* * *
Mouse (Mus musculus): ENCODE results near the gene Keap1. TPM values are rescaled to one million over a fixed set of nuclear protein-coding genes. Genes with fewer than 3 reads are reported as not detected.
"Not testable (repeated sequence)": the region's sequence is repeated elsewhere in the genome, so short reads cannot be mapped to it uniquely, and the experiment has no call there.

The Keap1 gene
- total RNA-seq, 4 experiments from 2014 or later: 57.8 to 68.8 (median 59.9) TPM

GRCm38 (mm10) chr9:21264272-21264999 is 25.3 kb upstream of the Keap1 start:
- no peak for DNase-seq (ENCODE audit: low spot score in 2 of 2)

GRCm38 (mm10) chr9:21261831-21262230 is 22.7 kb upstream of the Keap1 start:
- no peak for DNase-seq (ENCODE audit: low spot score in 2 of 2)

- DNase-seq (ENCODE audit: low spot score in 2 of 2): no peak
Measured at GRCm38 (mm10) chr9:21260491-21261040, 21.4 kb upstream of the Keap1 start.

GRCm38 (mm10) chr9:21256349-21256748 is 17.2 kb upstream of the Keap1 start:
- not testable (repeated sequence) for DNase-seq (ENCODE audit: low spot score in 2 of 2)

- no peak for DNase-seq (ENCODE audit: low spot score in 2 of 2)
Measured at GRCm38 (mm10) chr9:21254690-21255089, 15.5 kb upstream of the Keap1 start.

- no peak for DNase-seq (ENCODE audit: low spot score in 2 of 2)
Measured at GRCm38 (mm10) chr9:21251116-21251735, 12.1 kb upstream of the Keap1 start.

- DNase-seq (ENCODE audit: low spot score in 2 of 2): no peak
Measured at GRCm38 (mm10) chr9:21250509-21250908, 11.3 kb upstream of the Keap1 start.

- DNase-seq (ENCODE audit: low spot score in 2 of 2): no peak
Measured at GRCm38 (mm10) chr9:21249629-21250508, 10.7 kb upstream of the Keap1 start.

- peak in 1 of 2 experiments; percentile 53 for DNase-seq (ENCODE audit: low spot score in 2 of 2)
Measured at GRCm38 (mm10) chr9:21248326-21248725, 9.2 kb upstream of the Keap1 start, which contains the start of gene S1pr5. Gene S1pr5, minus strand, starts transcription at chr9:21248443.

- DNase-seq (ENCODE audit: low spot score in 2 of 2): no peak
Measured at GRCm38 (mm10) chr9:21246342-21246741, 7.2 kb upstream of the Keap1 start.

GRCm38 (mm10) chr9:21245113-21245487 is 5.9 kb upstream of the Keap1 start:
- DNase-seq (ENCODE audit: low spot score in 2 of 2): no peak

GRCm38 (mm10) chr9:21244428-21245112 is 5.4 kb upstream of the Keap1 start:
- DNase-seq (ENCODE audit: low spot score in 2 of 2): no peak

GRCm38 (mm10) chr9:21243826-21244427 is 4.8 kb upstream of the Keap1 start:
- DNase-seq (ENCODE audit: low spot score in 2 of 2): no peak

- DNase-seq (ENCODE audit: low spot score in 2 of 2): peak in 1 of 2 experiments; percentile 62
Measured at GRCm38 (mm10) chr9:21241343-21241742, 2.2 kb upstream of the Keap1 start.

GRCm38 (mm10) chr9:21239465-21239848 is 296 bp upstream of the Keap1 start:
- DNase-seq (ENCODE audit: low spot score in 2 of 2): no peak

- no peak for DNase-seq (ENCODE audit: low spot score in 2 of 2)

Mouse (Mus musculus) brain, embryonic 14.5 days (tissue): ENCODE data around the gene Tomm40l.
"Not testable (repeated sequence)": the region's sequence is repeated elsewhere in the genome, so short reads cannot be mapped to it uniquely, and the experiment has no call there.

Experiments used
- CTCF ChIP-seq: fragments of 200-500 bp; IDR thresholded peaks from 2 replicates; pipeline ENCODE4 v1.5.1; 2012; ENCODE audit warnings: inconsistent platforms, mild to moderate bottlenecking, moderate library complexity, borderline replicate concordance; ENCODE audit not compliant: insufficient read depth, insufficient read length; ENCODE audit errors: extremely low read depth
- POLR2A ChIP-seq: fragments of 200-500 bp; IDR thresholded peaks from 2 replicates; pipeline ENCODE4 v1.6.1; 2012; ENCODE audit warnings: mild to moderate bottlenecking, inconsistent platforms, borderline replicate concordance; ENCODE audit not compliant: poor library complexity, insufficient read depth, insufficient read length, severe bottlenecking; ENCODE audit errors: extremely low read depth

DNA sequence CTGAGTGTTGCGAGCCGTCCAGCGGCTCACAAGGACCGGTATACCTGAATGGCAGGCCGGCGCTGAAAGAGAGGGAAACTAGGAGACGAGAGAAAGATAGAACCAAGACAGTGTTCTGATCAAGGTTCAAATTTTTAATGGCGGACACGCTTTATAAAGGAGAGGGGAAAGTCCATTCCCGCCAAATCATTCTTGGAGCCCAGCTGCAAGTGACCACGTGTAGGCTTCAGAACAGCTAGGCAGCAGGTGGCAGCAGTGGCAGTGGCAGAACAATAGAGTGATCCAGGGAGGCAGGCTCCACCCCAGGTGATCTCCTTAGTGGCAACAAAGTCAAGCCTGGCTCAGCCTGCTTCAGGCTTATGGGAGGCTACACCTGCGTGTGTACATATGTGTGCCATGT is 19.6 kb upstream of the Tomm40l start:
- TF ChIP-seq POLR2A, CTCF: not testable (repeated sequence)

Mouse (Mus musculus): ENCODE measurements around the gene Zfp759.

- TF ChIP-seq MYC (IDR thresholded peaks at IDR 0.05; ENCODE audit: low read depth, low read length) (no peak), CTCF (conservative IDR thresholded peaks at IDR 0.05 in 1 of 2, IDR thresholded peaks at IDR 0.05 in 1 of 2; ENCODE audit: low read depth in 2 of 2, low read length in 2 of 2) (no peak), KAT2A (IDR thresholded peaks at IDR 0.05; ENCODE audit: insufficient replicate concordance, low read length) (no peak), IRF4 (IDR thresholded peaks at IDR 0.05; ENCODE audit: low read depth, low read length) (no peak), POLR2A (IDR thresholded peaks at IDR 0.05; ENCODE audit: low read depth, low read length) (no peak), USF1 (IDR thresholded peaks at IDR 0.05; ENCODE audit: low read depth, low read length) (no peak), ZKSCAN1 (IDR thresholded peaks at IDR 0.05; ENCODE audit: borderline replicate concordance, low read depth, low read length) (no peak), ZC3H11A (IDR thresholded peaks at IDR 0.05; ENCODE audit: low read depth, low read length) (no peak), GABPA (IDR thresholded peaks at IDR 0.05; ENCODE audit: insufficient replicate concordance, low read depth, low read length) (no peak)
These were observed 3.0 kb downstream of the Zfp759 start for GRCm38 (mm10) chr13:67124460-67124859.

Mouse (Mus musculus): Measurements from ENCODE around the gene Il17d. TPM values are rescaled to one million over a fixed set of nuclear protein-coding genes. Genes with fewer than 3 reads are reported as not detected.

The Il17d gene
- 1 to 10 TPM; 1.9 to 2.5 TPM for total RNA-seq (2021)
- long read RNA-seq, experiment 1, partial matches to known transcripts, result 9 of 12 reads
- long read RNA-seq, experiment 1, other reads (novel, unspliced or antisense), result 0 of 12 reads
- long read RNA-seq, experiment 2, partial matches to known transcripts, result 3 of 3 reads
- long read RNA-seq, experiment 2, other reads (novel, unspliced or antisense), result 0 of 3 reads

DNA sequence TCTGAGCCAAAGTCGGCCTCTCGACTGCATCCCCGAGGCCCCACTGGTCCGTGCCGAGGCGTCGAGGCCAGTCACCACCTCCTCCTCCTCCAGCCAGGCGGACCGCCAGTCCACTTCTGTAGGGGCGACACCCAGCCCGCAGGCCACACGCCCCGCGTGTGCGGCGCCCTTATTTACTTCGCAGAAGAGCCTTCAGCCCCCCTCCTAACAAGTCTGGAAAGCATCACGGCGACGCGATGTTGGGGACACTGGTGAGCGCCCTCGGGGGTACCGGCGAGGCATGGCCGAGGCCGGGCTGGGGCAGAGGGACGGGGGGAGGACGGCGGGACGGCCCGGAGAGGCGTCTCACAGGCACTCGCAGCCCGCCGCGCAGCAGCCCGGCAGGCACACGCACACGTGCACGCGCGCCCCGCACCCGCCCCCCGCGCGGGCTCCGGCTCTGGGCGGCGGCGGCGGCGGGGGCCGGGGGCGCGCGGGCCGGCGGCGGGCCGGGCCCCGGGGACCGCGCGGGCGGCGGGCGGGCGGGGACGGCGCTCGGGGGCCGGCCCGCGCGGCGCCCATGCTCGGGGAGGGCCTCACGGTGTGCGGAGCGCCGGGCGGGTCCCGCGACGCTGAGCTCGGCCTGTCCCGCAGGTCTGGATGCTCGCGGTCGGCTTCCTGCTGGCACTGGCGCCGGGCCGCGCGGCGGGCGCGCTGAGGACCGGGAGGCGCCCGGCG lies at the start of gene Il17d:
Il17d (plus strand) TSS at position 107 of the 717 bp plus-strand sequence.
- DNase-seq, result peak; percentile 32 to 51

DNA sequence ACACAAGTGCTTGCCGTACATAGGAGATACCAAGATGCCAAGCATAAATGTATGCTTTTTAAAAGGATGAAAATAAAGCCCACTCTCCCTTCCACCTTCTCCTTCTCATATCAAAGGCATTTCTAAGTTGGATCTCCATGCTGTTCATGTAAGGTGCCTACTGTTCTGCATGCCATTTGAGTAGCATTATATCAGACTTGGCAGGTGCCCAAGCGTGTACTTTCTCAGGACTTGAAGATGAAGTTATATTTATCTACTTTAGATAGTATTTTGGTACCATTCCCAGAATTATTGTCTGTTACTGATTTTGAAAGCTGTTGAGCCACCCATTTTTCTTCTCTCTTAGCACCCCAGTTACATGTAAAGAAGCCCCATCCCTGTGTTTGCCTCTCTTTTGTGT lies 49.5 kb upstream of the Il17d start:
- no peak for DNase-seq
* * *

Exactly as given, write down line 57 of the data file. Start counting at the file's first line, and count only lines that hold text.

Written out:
- no peak for DNase-seq